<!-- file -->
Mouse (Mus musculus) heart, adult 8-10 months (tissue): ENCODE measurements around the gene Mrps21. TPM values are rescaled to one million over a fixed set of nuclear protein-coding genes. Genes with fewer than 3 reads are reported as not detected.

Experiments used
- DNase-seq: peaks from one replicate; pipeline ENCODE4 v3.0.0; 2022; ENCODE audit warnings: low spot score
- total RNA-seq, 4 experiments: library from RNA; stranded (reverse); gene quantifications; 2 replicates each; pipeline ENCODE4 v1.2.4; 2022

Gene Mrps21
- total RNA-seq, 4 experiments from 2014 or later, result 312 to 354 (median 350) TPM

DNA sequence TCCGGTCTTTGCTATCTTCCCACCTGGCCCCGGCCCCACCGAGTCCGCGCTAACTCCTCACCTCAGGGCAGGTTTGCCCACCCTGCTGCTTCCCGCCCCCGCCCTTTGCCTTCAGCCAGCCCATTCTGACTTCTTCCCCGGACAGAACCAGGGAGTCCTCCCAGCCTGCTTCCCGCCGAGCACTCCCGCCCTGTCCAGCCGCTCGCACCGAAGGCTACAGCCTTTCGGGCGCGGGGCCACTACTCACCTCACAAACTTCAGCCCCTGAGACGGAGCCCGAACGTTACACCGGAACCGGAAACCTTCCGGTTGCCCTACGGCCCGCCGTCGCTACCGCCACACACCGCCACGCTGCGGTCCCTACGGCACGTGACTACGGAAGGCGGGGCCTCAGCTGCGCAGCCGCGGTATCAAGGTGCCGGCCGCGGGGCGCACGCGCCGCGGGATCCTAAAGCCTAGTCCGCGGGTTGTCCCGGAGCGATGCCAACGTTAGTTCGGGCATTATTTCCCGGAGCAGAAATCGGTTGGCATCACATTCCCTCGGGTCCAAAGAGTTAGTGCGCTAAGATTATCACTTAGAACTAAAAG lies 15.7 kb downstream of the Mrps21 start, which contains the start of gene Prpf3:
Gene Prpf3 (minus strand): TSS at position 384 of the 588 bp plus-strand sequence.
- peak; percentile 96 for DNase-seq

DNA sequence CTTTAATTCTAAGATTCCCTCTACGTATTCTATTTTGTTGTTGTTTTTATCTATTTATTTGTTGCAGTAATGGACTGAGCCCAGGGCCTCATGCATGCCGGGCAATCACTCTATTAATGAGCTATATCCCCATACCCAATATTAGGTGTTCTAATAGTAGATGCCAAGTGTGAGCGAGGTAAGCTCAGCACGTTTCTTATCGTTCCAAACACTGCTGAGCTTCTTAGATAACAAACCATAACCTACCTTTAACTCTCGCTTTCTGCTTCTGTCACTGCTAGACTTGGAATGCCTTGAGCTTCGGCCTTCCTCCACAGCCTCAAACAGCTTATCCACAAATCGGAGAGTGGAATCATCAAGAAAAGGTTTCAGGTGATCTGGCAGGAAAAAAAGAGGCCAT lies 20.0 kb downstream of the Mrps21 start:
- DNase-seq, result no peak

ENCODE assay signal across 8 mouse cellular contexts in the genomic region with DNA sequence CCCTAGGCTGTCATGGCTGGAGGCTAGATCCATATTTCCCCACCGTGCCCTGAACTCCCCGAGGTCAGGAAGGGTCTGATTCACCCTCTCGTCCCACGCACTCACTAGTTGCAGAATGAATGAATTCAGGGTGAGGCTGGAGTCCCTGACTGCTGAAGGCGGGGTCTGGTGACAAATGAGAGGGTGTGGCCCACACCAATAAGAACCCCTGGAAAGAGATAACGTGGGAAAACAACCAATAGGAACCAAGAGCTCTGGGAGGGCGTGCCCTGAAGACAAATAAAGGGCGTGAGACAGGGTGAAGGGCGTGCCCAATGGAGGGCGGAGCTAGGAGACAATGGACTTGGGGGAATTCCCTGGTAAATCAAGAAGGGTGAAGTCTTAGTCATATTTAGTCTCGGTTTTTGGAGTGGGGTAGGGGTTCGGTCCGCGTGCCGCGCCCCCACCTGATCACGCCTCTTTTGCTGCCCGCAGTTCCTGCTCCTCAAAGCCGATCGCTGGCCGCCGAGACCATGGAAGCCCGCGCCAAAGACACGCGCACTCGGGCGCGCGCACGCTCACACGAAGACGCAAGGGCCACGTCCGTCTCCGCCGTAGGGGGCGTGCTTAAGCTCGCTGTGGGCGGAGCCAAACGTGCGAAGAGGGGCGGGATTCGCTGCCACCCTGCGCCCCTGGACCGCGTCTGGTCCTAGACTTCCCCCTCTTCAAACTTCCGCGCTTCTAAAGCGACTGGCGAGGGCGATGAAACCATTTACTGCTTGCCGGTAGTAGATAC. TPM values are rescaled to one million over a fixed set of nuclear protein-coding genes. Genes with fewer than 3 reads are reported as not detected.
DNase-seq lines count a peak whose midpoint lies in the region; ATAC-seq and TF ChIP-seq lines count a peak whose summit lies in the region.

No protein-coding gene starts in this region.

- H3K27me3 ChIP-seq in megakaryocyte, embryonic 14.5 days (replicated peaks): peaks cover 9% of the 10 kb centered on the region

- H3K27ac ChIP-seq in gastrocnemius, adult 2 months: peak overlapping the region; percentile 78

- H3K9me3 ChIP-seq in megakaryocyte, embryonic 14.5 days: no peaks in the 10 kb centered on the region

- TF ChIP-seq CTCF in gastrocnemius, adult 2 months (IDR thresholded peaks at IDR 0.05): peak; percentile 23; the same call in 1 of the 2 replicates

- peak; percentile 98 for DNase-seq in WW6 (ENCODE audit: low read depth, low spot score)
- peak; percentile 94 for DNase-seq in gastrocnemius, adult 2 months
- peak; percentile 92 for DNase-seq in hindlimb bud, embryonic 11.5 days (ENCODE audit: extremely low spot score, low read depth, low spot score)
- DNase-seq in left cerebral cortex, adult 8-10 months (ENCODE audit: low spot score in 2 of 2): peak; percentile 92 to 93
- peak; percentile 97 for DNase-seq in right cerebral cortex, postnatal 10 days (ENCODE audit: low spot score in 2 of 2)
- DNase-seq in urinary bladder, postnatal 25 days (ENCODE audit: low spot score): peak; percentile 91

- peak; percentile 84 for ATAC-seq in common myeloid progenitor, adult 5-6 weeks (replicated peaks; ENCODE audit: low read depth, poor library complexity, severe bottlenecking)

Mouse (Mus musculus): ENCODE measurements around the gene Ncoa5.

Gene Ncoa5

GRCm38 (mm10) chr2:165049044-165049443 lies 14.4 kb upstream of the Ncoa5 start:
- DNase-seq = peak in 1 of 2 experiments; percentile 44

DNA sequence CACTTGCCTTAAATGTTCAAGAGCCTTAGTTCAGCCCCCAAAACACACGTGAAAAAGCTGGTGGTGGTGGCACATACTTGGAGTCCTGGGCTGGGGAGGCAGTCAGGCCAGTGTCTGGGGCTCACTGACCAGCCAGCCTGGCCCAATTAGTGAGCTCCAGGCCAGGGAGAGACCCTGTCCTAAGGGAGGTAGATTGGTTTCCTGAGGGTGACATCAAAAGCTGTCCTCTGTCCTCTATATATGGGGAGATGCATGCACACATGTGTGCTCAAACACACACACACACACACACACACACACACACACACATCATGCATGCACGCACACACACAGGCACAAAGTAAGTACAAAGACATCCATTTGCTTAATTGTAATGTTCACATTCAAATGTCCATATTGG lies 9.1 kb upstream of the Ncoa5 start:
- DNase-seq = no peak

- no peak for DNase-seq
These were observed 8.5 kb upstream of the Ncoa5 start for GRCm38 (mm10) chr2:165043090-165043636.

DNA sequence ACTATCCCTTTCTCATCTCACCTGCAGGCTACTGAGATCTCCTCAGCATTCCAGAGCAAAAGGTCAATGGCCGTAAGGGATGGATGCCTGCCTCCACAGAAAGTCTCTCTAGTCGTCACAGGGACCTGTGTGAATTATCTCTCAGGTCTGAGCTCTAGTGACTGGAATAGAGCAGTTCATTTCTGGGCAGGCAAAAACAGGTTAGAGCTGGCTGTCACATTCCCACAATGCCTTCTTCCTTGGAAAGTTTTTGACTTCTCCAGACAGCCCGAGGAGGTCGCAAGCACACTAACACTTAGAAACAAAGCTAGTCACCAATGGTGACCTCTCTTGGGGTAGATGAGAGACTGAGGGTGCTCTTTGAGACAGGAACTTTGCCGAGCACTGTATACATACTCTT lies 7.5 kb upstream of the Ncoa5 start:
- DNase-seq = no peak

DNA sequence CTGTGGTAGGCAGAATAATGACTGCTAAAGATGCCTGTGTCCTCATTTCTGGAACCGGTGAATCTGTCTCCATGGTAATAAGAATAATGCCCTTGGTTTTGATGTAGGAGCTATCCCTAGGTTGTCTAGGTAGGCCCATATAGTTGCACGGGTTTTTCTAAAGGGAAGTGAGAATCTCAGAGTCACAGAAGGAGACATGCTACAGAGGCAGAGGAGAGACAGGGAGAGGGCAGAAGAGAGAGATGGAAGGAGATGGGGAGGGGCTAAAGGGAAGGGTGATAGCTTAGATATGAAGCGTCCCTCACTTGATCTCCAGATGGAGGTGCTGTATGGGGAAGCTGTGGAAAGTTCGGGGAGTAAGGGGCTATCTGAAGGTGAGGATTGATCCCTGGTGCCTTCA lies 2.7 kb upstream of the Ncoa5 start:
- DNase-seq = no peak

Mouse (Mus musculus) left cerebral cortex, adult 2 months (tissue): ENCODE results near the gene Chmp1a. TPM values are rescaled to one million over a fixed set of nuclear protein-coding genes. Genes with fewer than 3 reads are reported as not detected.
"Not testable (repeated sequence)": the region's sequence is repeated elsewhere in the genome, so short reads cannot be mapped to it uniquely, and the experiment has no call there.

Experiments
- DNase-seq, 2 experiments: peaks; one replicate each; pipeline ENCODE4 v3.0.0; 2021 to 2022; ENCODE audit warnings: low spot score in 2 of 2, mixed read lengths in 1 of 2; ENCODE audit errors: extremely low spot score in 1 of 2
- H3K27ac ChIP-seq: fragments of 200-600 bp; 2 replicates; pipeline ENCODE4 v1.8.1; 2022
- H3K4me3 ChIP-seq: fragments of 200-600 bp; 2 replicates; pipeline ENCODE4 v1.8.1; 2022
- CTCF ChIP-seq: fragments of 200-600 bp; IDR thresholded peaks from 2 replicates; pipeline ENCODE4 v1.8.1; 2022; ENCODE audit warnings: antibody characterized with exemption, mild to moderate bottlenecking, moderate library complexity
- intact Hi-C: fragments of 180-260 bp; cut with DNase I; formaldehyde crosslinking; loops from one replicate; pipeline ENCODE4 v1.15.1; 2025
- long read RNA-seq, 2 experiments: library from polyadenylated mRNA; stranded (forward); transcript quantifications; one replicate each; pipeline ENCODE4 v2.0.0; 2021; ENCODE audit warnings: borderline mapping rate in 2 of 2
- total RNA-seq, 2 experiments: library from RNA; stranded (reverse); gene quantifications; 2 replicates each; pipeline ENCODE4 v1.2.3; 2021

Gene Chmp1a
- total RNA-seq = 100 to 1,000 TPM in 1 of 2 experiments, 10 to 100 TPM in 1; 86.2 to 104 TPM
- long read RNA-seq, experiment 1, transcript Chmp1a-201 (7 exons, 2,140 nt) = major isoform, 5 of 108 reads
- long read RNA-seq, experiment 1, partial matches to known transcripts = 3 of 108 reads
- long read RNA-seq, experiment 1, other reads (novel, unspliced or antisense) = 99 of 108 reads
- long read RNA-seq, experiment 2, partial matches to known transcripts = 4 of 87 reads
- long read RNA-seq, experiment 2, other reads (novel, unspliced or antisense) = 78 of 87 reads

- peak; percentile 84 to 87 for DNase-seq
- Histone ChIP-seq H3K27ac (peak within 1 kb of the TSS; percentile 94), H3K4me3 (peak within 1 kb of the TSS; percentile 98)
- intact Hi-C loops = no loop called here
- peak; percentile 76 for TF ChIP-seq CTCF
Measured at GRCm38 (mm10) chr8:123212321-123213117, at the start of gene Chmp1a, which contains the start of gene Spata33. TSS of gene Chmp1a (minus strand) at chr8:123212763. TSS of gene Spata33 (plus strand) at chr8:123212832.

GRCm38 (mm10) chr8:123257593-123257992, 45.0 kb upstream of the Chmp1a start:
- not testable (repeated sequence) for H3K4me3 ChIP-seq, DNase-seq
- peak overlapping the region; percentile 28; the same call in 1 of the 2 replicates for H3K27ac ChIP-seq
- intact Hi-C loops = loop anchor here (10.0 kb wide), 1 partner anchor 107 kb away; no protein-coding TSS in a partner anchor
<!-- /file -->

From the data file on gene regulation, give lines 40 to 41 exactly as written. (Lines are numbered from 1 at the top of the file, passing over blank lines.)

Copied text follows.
Experiments
- DNase-seq, 2 experiments: peaks; one replicate each; pipeline ENCODE4 v3.0.0; 2021 to 2022; ENCODE audit warnings: low spot score in 2 of 2, mixed read lengths in 1 of 2; ENCODE audit errors: extremely low spot score in 1 of 2